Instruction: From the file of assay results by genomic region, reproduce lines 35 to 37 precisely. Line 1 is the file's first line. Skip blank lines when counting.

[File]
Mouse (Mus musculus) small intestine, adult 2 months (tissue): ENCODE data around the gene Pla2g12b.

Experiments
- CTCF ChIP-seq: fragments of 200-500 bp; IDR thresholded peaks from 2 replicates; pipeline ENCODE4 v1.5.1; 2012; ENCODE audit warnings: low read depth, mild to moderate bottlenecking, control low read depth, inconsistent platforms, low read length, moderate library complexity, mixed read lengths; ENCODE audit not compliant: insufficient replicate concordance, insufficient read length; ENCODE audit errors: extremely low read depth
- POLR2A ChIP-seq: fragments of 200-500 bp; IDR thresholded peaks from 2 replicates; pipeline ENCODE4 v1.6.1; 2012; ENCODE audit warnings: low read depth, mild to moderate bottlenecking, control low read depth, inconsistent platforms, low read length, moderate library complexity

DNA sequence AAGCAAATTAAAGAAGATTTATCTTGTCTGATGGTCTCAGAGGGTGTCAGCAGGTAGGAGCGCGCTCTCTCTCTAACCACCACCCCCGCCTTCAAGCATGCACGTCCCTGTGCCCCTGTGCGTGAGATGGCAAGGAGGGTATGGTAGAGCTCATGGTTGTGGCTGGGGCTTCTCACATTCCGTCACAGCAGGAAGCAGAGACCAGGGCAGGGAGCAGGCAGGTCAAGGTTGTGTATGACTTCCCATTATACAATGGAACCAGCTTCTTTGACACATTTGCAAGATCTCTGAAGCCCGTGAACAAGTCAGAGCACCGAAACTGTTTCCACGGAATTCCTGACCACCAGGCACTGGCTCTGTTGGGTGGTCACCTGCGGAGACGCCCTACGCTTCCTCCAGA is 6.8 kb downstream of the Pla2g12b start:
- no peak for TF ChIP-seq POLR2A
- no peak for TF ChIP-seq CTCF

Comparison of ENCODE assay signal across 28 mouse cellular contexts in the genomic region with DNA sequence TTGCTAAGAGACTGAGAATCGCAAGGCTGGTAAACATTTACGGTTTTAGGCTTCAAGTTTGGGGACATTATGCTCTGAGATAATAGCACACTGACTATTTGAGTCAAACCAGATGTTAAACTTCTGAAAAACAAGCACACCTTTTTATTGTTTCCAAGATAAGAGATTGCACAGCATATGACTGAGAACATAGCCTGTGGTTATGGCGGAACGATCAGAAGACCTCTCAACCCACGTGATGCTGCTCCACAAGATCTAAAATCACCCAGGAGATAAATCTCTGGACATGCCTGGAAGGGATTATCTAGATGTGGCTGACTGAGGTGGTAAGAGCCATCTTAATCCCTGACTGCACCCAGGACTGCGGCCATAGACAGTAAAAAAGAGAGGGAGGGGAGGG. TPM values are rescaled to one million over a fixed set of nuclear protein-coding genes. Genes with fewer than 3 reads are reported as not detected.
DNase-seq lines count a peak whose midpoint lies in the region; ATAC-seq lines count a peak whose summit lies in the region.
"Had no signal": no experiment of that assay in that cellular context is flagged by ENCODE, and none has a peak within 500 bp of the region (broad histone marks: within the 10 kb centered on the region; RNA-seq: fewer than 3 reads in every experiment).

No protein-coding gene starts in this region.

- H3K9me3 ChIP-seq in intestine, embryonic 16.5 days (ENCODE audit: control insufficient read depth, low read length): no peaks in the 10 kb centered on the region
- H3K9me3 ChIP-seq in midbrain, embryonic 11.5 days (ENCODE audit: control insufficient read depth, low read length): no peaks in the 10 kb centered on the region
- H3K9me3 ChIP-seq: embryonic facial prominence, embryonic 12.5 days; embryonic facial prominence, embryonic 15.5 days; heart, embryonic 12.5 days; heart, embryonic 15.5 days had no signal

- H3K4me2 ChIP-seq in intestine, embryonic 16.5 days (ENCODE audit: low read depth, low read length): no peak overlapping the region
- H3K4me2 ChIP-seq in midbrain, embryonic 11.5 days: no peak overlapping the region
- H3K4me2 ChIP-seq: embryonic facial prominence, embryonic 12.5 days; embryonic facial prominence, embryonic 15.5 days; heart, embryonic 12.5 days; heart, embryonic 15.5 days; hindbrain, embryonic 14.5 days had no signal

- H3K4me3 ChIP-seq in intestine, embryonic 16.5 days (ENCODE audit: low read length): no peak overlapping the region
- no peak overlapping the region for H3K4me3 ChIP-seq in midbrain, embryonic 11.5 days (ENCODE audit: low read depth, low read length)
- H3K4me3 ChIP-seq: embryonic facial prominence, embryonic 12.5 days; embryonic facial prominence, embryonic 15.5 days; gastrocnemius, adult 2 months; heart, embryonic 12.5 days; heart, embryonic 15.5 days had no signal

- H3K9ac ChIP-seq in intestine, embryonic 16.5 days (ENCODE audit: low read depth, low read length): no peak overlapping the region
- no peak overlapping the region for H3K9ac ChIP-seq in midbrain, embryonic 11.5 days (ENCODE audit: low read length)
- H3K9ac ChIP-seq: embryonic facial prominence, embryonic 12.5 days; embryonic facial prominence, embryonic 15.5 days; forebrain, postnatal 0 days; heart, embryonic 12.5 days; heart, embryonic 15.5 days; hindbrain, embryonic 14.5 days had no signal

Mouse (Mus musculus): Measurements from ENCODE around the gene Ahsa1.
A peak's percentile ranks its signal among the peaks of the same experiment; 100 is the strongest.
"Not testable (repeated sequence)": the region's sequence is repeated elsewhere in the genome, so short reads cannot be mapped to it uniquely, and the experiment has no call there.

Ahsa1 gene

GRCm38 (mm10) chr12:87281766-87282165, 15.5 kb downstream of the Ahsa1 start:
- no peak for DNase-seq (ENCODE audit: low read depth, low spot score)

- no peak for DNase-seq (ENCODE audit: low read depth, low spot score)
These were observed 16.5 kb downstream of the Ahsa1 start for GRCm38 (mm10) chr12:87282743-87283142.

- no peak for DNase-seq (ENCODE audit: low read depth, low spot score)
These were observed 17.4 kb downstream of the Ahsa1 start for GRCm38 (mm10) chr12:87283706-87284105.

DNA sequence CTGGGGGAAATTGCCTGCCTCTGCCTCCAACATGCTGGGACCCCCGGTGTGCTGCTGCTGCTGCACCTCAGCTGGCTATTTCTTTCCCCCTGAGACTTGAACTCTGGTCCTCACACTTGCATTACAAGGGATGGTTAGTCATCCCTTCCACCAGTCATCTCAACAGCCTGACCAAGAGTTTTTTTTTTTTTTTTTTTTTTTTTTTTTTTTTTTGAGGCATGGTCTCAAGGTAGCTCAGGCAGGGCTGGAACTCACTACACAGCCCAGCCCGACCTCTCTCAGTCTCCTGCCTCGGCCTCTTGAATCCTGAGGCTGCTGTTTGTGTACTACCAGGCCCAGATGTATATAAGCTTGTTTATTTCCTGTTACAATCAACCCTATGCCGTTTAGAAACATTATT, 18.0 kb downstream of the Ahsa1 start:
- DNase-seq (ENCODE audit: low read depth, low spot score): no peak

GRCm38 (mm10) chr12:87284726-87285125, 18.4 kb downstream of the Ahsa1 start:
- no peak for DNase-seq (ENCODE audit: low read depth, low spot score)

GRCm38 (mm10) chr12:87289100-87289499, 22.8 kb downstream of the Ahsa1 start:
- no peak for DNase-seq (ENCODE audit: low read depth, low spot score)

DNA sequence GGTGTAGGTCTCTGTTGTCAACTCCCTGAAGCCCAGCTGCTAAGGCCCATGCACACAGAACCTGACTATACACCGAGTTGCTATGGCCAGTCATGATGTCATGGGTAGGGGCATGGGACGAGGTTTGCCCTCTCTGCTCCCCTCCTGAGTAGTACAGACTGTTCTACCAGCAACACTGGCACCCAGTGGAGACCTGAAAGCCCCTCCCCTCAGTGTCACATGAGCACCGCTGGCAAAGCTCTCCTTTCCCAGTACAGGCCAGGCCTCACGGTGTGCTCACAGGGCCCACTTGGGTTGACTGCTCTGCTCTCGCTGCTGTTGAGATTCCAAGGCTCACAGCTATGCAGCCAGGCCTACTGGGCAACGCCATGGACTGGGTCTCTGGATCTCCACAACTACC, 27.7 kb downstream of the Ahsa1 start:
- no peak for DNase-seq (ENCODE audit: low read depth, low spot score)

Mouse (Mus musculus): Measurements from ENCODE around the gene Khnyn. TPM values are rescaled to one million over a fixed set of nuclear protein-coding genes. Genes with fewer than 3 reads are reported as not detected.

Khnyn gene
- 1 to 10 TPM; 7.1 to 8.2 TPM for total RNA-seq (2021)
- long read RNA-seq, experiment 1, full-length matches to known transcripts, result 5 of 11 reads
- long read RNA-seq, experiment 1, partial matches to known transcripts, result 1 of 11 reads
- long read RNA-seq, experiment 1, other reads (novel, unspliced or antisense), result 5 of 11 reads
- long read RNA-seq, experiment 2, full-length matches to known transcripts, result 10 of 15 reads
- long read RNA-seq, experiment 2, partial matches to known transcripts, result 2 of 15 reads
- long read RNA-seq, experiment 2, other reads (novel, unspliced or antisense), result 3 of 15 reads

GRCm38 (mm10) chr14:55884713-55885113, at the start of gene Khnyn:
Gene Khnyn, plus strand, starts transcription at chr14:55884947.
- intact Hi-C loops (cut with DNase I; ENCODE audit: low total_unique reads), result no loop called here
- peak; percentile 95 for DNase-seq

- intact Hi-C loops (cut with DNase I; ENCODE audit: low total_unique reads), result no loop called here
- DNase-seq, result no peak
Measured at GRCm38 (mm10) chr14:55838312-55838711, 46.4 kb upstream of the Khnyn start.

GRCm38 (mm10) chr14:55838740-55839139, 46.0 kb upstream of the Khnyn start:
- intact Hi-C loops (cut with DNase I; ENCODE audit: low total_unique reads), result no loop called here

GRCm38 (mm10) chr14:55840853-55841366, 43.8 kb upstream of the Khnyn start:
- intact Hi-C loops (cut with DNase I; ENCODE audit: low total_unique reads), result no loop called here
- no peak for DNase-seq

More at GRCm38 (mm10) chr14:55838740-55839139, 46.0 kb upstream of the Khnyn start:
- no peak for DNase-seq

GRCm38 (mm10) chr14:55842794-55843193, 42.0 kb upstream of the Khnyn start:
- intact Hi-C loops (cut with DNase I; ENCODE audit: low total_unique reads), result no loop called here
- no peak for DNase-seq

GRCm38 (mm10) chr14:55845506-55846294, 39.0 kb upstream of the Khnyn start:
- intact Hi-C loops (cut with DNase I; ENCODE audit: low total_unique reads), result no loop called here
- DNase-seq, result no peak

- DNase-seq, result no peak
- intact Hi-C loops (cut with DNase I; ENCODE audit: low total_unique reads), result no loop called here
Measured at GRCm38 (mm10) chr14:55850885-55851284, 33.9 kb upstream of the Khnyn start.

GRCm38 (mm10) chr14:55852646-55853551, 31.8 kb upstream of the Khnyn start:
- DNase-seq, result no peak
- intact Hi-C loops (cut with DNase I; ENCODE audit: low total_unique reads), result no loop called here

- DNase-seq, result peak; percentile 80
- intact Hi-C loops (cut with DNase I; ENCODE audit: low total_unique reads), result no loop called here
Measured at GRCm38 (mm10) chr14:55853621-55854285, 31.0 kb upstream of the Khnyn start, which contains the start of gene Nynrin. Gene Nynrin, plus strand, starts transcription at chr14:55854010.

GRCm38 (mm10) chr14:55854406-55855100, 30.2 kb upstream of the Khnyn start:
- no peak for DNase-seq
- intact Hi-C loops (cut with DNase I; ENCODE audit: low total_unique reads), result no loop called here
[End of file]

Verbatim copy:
- DNase-seq (ENCODE audit: low read depth, low spot score): no peak

GRCm38 (mm10) chr12:87284726-87285125, 18.4 kb downstream of the Ahsa1 start:
- no peak for DNase-seq (ENCODE audit: low read depth, low spot score)